As the country’s economy continues to tank, Venezuela’s national oil company PDVSA is approaching the deadline for a $1.1bn note issue due in November, and there’s a pretty good chance they’re not going to be able to make the payment. With a dire need for more cash and credit and soaring inflation rates at an all-time high of 886 percent, Venezuela is in desperate need of allies with deep pockets.
In their search for funding Venezuela has turned to Russian oil giant Rosneft. In 2016 PDVSA signed onto a loan from Rosneft offering 49.9 percent of its shares in Citgo, a U.S.-based, Venezuelan-owned refining company, as collateral. Thanks to this deal, Rosneft has a lien on all of PDVSA’s Citgo refineries in the US, meaning that if and when Venezuela defaults on the bond, Russia will seize their assets and own a number of refineries on U.S. soil. This is considerable news, as Citgo currently owns roughly 4 percent of refining capacity in the U.S.
Major sectors of U.S. downstream capacity are already owned by foreign interests, but the threat of Russian involvement has just recently called media attention to the issue. Britain’s BP, the Netherlands’ Royal Dutch Shell, Israel’s Delek, France’s Total, Mexican Pemex’s JV with Shell, and Canadian Husky Energy, to name just a few, are all major players in US-based refining.
While U.S. authorities have stated that they’ll challenge any attempt by Rosneft to seize Citgo’s assets, in reality Russian-owned refining capacity in the US might not be the major game-changer that it appears to be. While the Kremlin’s dealings on US soil make for some flashy headlines, it would just be another addition to an already ballooning problem of foreign companies growing refining capacity in the US. Currently, without Russian involvement, the US refining capacity is already about 30 percent foreign owned, amounting to about 5 million barrels per day.
Foreign owned refineries in the U.S. have been growing steadily since the 1980s, but until now the countries involved in downstream production on U.S. soil have posed little to no political threat. Russia, however, already controls about 11 percent of global oil production, and their seizure of downstream assets in the U.S. does pose a considerable concern for conflicting economic interests, prompting some experts to worry about vulnerability in U.S. energy and national security.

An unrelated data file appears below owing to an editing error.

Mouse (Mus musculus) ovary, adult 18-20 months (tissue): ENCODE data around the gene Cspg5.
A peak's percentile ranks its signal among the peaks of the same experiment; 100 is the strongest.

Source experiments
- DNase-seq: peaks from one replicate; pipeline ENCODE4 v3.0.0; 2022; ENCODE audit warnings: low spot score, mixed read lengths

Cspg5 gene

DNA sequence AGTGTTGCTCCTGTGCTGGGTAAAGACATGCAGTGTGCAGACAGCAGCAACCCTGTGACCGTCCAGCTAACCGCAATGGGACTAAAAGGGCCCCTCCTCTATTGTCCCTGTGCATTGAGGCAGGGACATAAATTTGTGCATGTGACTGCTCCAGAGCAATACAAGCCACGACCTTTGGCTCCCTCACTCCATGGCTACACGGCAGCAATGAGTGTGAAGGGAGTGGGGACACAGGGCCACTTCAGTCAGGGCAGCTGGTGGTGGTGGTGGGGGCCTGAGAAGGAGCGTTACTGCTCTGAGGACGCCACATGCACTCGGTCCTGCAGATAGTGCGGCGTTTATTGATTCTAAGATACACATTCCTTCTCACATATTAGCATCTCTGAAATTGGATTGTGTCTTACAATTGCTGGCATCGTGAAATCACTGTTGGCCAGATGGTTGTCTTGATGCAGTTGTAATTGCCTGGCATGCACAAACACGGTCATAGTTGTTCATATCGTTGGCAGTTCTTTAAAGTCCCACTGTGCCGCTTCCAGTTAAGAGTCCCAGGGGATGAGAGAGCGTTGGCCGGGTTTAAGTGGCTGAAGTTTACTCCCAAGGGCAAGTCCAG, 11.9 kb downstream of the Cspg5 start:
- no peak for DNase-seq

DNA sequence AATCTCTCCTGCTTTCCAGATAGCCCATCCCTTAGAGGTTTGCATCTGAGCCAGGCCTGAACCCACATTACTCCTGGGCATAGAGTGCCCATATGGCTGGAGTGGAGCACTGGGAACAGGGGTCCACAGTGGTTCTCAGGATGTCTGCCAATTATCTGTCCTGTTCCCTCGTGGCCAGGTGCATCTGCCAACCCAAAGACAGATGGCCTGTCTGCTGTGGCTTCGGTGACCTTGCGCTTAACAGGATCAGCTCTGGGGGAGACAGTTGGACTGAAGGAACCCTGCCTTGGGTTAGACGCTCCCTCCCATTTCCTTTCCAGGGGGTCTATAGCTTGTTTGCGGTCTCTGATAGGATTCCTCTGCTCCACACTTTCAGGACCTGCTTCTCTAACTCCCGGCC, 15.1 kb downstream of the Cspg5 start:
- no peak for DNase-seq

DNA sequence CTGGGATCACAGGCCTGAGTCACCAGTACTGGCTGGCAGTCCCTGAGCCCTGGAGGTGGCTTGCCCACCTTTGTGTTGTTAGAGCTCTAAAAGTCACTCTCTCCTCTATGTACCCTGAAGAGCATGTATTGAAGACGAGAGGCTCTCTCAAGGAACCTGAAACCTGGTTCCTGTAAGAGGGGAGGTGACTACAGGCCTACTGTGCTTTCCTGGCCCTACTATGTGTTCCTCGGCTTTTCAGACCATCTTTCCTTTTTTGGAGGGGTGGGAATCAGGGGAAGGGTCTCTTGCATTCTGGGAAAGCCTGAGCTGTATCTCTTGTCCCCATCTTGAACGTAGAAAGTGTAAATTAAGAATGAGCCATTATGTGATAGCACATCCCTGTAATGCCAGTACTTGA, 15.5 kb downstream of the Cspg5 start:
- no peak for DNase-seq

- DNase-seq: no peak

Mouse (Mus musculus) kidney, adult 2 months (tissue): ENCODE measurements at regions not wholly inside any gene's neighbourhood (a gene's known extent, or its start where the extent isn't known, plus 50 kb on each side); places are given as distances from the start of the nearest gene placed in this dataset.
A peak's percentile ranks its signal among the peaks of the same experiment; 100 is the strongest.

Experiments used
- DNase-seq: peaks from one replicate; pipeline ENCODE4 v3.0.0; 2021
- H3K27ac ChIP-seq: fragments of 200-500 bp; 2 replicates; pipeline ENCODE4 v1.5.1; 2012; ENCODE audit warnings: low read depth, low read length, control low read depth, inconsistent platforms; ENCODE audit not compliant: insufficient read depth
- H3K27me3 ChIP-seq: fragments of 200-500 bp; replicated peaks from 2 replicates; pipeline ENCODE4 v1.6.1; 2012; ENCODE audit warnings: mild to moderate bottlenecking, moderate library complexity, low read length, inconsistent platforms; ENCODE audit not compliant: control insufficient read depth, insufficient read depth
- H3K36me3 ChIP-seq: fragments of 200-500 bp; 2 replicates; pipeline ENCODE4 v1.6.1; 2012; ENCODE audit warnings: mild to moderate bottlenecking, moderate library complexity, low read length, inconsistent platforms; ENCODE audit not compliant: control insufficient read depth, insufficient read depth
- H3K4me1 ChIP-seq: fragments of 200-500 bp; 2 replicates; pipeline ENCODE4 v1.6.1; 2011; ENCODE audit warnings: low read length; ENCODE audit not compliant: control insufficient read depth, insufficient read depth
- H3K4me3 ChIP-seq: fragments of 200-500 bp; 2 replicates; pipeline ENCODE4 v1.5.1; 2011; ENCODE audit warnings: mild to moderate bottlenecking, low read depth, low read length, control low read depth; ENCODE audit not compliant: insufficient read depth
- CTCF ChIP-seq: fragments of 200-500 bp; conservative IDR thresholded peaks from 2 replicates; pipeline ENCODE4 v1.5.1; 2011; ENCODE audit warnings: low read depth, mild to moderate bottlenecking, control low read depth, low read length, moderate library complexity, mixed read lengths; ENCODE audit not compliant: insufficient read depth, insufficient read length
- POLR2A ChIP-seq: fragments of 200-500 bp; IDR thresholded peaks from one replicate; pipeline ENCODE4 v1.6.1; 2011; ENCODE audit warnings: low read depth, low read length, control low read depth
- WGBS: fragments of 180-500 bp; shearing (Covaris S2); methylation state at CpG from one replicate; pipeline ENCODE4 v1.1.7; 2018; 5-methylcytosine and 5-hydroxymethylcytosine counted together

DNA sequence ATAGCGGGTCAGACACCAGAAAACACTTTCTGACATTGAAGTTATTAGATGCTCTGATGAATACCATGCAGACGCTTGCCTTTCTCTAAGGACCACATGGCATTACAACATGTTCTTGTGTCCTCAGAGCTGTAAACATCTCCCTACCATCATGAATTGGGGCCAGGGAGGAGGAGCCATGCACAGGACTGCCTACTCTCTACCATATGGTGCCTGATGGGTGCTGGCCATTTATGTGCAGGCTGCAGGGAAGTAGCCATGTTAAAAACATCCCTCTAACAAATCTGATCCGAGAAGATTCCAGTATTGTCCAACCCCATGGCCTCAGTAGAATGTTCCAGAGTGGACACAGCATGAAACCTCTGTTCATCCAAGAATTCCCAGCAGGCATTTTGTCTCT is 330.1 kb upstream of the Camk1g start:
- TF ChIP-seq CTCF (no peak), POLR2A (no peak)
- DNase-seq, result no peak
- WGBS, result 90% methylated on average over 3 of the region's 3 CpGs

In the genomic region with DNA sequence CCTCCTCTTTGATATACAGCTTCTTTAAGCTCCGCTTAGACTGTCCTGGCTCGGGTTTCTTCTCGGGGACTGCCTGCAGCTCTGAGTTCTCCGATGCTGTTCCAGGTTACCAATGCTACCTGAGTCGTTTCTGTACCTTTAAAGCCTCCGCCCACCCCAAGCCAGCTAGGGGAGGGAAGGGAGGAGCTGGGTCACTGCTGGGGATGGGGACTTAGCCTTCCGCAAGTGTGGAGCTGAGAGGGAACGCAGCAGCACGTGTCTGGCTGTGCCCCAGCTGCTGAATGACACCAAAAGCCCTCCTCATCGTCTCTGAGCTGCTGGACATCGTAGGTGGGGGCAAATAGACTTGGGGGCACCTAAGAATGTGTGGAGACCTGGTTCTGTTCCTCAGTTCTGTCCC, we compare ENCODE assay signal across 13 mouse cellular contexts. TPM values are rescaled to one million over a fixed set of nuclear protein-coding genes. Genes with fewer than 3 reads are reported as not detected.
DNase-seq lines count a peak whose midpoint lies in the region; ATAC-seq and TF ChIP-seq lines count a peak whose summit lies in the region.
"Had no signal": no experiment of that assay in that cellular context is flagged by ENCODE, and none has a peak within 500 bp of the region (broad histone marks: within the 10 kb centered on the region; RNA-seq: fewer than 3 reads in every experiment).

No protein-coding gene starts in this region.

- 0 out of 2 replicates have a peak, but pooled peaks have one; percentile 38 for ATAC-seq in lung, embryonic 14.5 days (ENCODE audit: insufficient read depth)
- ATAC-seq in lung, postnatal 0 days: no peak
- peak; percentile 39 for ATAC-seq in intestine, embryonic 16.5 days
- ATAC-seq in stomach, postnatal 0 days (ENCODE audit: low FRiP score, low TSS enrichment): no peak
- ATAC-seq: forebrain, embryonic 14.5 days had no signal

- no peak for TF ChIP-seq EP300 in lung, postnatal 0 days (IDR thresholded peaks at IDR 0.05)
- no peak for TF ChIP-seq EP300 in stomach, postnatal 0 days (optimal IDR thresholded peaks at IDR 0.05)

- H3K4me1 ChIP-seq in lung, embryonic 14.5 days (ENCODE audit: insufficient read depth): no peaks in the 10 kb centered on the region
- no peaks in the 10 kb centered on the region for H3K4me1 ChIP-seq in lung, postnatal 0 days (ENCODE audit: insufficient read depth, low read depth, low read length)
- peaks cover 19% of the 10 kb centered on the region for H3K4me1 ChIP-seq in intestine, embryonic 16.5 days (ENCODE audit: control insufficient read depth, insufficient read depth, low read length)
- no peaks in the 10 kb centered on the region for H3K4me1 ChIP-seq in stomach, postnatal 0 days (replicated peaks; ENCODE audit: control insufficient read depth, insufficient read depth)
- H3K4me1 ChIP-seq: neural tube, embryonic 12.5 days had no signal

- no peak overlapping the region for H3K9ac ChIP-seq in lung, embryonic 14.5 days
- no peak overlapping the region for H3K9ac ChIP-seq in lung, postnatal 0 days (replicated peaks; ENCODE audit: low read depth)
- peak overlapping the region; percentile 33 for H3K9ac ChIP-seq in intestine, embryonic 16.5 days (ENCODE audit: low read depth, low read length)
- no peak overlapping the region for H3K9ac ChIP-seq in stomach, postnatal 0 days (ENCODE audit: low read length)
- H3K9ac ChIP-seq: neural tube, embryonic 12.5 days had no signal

Related: Aggressive U.S. Oil Sanctions Could Bankrupt Venezuela
It’s quite possible - in fact it’s probable - that Rosneft’s potential activity on U.S. soil will have no negative impact on the U.S. economy, as their objective is presumably to keep making money. However, if for some reason they had political reason to withhold supplies of gasoline, diesel, and other refined products, they could do so on a whim, causing oil prices to spike and jeopardizing the U.S.’ economy and energy autonomy.
The already complex entanglement of Venezuela’s PDVSA and Russia’s Rosneft is further complicated by the increasing threat of sanctions by the U.S. against Venezuela. The White House has been discussing placing a halt on any dollar payments for Venezuelan oil, reportedly as part of a political strategy to prevent Maduro’s transition from President to Dictator (a move already well-underway).
In the light of this news, there were talks in Moscow last week between PDVSA and Rosneft (which is already under US sanction) to renegotiate their deal. According to Reuters, the talks floated a possible swap of Rosneft’s stake in Citgo for a number of other Venezuelan oil assets.
If the change-up of Rosneft’s assets comes to pass, it would solve the problem of Russian involvement in US refining, but the reality is that Russia is just one potential part of a much larger foreign “takeover” of US downstream production. The headlines are catchy, but they have mostly served to reveal the extent to which the nation has allowed foreign infiltration of their oil sector, and the potential political dangers the nation is thereby exposing itself to in today’s uncertain political climate.
By Haley Zaremba for Oilprice.com
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